Spinocerebellar ataxia type 7 (SCA7) is an inherited neurodegenerative disorder that causes progressive problems with vision, movement, and balance. Individuals with SCA7 have CAG-polyglutamine repeat expansions in one of their genes; these expansions lead to progressive neuronal death in the cerebellum. ATXN7, the protein encoded by the culprit gene is actually a subunit of the multiprotein SAGA complex, a transcriptional coactivator harboring chromatin remodeling activities, and plays a role in the differentiation of photoreceptors and Purkinje neurons. These two highly vulnerable neuronal cell types are severely affected in SCA7. Polyglutamine expansion in ATXN7 causes its misfolding and intranuclear accumulation, leading to changes in interactions with native partners and/or partners sequestration in insoluble nuclear inclusions. Studies of cellular and animal models of SCA7 have been crucial to unveil pathomechanistic aspects of the disease, including gene deregulation, mitochondrial and metabolic dysfunctions, cell and non-cell autonomous protein toxicity, loss of neuronal identity, and cell death mechanisms.
However, a better understanding of the principal molecular mechanisms by which mutant ATXN7 elicits neurotoxicity, and how interconnected pathogenic cascades lead to neurodegeneration is needed for the development of effective therapies. At present, SCA7 has no cure or disease-modifying therapies. Therapeutic strategies using nucleic acid-based molecules to silence mutant ATXN7 gene expression are under development. New research has shed light on the origins of SCA7 and demonstrates effective new therapeutic pathways for SCA7 and the more than 40 other types of spinocerebellar ataxia. The study, which appears online on the website of the journal Neuron, implicates metabolic dysregulation leading to altered calcium homeostasis in neurons as the underlying cause of cerebellar ataxias. Scientists of the Duke University performed transcriptome analysis on mice living with SCA7. These mice displayed down-regulation of genes that controlled calcium flux and abnormal calcium-dependent membrane excitability in neurons in their cerebellum. The team also linked dysfunction of the protein Sirtuin 1 (Sirt1) in the development of cerebellar ataxia.
Sirt1 is a “master regulator” protein associated both with improved neuronal health and with reduced overall neurodegenerative effects associated with aging. La Spada’s team observed reduced activity of Sirt1 in SCA7 mice; this reduced activity was associated with depletion of NAD+, a molecule important for metabolic functions and for catalyzing the activity of numerous enzymes, including Sirt1. When the team crossed mouse models of SCA7 with Sirt1 transgenic mice, they found improvements in cerebellar degeneration, calcium flux defects, and membrane excitability. They also found that NAD+ repletion rescued SCA7 disease phenotypes in both mouse models and human stem cell-derived neurons from patients. These findings elucidate Sirt1’s role in neuroprotection by promoting calcium regulation and describe changes in NAD+ metabolism that reduce the activity of Sirt1 in neurodegenerative disease. NAD is known to regulate mitochondria for energy production and is a cofactor for proteins that remodel DNA and maintain neuronal differentiation, like the nuclear enzyme CtBP1.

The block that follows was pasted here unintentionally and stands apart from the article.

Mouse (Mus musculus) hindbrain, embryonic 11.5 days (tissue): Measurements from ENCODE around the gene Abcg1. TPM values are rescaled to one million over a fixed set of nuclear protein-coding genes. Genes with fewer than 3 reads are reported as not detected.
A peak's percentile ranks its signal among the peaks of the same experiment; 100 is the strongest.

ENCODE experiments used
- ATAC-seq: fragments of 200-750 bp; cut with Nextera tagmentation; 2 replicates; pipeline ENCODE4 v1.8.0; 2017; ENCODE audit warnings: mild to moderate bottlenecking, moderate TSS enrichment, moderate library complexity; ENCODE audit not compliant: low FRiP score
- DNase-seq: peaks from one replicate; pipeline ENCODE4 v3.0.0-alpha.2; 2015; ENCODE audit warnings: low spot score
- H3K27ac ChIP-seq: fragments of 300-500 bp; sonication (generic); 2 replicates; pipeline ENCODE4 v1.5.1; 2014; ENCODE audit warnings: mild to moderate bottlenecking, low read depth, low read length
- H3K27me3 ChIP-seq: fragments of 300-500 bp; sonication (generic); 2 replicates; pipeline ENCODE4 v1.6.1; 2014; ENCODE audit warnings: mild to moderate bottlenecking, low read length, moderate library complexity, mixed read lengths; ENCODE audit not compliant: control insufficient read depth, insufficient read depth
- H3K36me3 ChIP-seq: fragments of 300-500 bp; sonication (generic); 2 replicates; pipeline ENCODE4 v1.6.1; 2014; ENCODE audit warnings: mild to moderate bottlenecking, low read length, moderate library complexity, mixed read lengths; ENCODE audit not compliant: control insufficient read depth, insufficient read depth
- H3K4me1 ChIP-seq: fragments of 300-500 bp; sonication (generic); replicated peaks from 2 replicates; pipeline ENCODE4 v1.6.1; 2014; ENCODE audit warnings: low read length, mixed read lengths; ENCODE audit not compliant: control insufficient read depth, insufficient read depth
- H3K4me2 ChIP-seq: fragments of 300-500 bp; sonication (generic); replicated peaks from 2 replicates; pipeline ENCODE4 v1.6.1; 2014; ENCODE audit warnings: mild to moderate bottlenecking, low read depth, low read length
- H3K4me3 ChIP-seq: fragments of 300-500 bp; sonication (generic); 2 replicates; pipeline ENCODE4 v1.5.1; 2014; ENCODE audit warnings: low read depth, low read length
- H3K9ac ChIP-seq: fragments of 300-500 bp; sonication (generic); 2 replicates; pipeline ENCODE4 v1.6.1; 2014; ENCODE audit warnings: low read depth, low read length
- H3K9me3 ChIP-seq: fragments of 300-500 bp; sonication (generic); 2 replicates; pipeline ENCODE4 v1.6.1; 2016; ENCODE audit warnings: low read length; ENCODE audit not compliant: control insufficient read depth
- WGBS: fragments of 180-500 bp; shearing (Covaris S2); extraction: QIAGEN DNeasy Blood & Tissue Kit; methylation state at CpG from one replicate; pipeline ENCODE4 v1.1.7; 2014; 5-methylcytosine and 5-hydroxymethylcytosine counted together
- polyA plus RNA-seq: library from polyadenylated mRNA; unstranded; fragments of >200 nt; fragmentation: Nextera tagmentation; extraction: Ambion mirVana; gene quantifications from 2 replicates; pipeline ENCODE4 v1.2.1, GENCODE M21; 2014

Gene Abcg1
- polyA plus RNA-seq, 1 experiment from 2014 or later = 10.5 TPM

Al La Spada, MD, PhD, professor of Neurology, Neurobiology, and Cell Biology, at the Duke School of Medicine, and the study’s senior author, concluded: “Sirt1 has been known to be neuroprotective, but it’s a little unclear as to why. Tying NAD+ metabolism and Sirt1 activity to a crucial neuronal functional pathway offers a handful of ways to intervene that could be potentially useful and practical to patients. This study not only tells us about how SCA7 begins at a basic mechanistic level, but it also provides a variety of therapeutic opportunities to treat SCA7 and other ataxias”.
- Edited by Dr. Gianfrancesco Cormaci, PhD, specialist in CLinical Biochemistry.
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